Human-Wildlife Conflicts: Coyotes

coyote standing in field

Coyotes (Canis latrans) are native to California and can be seen in diverse habitats, including rural, residential, and urban areas. They are highly intelligent, social, and adaptive. They generally live in family groups and establish home range territories to hunt and raise their pups.

Coyotes may be heard calling to each other (yips, howls, barks) any time of day or night. They have the most diverse range of vocalizations of any mammal in North America, and Native Americans called them "song dogs".

Coyotes provide many ecosystem benefits, such as controlling rodent and other small mammal populations. They will consume nearly anything, including rodents, rabbits, birds and eggs, reptiles, fruits, and plants, as well as pet food, human food, and trash. Potential conflict with coyotes may occur due to property damage, loss of pets or small livestock, or human health and safety concerns if a coyote loses its natural fear of humans.

Prevent Potential Conflicts

Preventing Conflicts

Whether you live in an urban, residential, rural or remote area of California, wild animals are our neighbors. As our human population expands into wildlife habitat, human-wildlife interactions have increased. Most wild animals, including coyotes, naturally avoid or fear humans. Coyotes are at increased risk of becoming food conditioned or habituated due to increased access to non-natural food sources. Some people do not realize the harm in feeding wild animals or preventing access to attractants.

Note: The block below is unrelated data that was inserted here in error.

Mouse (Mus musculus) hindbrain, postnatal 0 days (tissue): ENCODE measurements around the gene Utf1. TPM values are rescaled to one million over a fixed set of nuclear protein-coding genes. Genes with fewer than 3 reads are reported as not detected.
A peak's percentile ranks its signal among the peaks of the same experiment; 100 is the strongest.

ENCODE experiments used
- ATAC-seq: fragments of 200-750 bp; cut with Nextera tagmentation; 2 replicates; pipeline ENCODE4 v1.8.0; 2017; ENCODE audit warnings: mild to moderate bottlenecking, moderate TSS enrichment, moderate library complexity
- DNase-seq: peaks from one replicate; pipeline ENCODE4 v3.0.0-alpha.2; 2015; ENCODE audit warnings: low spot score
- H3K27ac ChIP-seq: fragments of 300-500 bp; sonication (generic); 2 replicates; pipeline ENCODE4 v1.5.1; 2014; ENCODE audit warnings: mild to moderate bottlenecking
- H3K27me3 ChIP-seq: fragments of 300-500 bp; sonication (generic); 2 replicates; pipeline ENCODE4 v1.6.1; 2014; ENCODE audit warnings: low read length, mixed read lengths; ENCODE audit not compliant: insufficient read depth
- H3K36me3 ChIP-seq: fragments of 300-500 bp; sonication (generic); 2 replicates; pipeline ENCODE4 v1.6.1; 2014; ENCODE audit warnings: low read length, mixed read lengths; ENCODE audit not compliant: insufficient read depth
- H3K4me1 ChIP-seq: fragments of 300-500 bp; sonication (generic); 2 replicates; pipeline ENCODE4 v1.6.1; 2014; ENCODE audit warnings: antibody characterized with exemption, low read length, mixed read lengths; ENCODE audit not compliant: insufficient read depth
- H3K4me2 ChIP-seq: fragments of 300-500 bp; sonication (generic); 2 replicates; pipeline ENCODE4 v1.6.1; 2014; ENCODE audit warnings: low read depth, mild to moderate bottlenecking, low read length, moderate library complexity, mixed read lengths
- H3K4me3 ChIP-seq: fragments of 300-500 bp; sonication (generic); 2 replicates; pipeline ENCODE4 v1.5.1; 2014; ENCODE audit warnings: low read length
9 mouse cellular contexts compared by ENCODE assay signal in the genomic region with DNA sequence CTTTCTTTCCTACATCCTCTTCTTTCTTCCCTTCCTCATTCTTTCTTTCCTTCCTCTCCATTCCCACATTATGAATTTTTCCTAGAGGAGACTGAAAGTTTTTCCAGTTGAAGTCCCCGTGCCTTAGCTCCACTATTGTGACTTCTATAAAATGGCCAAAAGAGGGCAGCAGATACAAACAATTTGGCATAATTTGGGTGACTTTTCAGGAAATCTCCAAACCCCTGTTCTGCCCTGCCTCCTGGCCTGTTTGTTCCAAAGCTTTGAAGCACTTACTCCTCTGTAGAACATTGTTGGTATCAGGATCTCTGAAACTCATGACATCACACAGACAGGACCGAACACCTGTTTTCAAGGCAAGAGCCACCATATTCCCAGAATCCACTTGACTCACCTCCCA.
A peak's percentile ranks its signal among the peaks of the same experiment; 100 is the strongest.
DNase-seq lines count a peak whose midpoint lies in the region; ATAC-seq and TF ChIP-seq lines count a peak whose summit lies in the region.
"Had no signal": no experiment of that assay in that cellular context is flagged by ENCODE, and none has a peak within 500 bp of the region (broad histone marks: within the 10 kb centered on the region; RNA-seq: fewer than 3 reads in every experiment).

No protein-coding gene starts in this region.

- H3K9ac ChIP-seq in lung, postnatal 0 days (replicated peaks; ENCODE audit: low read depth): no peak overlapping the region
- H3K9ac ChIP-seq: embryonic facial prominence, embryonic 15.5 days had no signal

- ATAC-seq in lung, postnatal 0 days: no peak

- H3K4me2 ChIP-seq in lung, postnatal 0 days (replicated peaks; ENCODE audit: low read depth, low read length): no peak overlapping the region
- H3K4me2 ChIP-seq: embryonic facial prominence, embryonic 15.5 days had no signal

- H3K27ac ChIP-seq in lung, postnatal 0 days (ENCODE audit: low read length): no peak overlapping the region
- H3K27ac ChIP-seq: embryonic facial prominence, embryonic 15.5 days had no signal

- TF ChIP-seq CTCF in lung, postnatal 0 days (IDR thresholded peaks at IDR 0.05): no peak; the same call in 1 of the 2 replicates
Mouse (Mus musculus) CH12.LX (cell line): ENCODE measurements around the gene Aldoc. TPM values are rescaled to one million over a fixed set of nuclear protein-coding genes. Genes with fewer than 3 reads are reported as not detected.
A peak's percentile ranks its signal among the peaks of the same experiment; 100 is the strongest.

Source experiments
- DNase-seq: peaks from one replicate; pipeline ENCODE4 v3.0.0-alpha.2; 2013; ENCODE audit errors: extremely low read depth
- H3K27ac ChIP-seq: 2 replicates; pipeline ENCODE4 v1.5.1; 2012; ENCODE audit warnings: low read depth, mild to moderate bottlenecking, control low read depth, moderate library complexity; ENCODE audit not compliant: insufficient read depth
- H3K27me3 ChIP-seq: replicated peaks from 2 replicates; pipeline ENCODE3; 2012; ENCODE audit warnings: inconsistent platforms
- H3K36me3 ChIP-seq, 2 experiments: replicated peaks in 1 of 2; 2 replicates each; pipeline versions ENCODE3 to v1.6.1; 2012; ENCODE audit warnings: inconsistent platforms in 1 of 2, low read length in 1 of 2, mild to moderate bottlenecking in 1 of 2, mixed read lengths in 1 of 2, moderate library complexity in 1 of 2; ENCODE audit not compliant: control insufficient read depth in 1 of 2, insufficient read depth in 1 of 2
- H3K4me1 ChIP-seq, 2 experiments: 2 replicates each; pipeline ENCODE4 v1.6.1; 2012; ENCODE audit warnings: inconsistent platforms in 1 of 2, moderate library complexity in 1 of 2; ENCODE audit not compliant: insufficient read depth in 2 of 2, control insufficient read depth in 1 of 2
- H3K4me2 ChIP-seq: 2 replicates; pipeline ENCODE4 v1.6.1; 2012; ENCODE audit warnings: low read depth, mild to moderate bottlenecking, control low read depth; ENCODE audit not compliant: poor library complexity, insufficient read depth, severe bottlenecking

Outdoor Safety Tips

Be Coyote Smart

  • Do not leave small pets unsupervised outside—bring pets inside at night.
  • Leash pets while walking. Use a whistle or other noisemaker to deter coyotes.
  • Remove access to attractants—place trash, recycling, and pet food in secure bins.
  • Keep small livestock and poultry in secure pens at night. Install electric fencing when possible.
  • Keep bird feeders clean—remove fallen or scattered seed that may attract rodents or other small animals.

If You Encounter a Coyote - And it Approaches

  • Keep a safe distance. Back away slowly.
  • Keep small children and pets close to you.
  • Make loud noise—yell, clap, blow a whistle.
  • Make yourself look bigger (e.g. wave your arms)
  • Let the coyote leave the immediate area on its own.
  • If a coyote makes contact, fight back! Then call Animal Control or 9-1-1.

Additional Resources

Wildlife Health Lab
1701 Nimbus Road Suite D, Rancho Cordova, CA 95670
(916) 358-2790 |